Because of this significant expansion in the law, employers must get ready to avoid being swept up in the flow of new claims. Our principal recommendation is to train supervisors and managers to know enough to be aware of these issues and to get help when they arise (i.e., to know when to contact HR and employment law counsel). Some documentation, such as job descriptions and policies, should also be reviewed; but the main focus should be devoted to providing training and support to supervisors and managers in their responsibilities and options.
Deciding how to handle a particular disability situation requires informed judgment and guidance. Automatic or canned approaches are often contrary to the law’s requirements. Determining whether an individual qualifies for protection, as well as what steps to take for persons who are protected by the law, requires an assessment taking into account things such as the individual nature of the employee’s medical situation, the nature of the job duties, and the needs and options open to the employer. No one person has all this information, so consultations are required (e.g., with physicians, human resources managers, and legal counsel well-versed in this area). The advantage employers can maintain is to educate their supervisors and managers to be aware enough of these issues to know when to ask for help. They should also be trained in the things not to say or ask. Particularly with the “regarded as” disabled claims, careless or loose lips do sink ships.
Perhaps most importantly, managers and supervisors should be made aware that there are numerous options available to them that allow for both compliance with this law and meeting the aims of the business or organization. By providing them a straightforward, non-technical explanation of this law and its new amendments, supervisors and managers will save their organizations a lot of money and headaches by understanding why it is important to get help early, thereby avoiding liability while still achieving organizational goals. This training to develop understanding in the managers that it is in their best interest to get these issues properly addressed early on is the greatest motivator for their taking the right steps to avoid liability. We pride ourselves here at Houston Harbaugh, P.C. on doing training such as this in clear, non-technical terms. Please let us know if you would like our assistance with this training, and/or our liability avoidance guidance for both policies and particular situations as they arise.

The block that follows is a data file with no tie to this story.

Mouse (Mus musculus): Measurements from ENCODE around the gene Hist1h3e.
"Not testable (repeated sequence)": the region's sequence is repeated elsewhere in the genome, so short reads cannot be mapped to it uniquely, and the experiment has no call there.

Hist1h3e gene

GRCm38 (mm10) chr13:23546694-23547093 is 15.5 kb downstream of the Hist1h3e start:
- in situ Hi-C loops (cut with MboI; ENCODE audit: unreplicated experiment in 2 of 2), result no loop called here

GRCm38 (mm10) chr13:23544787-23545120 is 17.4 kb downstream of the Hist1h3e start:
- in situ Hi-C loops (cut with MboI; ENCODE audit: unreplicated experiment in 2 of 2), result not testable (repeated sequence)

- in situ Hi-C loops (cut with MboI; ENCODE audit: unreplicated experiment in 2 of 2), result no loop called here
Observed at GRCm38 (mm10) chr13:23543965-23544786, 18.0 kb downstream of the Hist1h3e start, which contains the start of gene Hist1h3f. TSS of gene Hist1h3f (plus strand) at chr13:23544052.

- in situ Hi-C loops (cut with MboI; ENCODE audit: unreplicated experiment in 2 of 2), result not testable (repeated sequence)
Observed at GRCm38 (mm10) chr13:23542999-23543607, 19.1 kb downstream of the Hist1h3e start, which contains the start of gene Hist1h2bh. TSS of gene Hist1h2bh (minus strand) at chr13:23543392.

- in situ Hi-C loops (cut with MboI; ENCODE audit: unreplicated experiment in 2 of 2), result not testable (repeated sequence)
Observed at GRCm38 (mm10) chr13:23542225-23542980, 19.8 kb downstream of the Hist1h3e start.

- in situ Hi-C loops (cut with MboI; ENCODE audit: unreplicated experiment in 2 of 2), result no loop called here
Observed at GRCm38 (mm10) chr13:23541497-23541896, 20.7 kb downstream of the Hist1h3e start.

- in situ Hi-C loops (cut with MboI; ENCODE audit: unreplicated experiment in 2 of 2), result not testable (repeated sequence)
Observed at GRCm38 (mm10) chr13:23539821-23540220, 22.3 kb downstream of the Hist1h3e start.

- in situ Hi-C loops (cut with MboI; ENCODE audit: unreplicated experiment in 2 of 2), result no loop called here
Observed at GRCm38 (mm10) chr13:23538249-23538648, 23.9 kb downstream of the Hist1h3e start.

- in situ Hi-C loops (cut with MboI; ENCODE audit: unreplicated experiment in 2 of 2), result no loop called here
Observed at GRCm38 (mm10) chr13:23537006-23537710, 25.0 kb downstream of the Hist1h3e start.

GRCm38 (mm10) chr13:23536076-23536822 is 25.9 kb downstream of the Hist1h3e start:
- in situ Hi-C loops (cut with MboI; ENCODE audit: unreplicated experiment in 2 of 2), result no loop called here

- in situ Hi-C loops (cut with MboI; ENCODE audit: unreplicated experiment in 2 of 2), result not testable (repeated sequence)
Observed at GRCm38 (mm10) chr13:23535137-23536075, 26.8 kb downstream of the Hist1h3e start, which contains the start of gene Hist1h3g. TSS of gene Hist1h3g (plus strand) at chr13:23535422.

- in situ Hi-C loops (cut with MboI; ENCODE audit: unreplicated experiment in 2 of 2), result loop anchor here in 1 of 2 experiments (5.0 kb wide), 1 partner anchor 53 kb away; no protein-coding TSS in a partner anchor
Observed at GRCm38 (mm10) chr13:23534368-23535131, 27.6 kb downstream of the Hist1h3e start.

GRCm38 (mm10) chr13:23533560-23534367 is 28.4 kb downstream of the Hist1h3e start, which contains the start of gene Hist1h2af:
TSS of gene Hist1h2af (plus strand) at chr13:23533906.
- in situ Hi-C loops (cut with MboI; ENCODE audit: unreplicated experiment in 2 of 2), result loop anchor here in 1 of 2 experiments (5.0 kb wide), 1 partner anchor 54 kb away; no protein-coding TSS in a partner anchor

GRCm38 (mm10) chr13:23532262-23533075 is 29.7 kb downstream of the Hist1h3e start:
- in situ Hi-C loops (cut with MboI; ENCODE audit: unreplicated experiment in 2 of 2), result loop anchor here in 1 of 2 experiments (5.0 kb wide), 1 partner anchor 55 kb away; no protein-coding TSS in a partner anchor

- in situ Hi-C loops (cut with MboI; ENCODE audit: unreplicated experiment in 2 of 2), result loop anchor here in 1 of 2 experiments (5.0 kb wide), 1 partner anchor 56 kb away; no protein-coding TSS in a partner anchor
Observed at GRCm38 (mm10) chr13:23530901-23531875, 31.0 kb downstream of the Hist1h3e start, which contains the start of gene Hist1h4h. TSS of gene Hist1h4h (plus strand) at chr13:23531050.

Claims and suits brought against employers by employees are a large part of the cases being handled by the Employment lawyers at Houston Harbaugh. We focus on assisting and counseling our clients to be positioned to avoid claims, and if the claims are brought, to be prepared to defend against them.
Craig M. Brooks - Practice Chair
An employment and labor attorney, Craig primarily represents management, providing advice on how to handle employee issues and actions, as well as defending or pursuing claims in court and before government agencies on matters.
An employment and labor attorney, Craig primarily represents management, providing advice on how to handle employee issues and actions, as well as defending or pursuing claims in court and before government agencies on matters including:
- Employment discrimination claims
- Wage and hour matters
- Sexual and other harassment investigations and claims
- Family and Medical Leave Act
- Wrongful discharge
- Labor/Union matters
- Restrictive covenants
- Affirmative action programs
Craig also represents individuals with advice and pursuing claims arising out of their employment.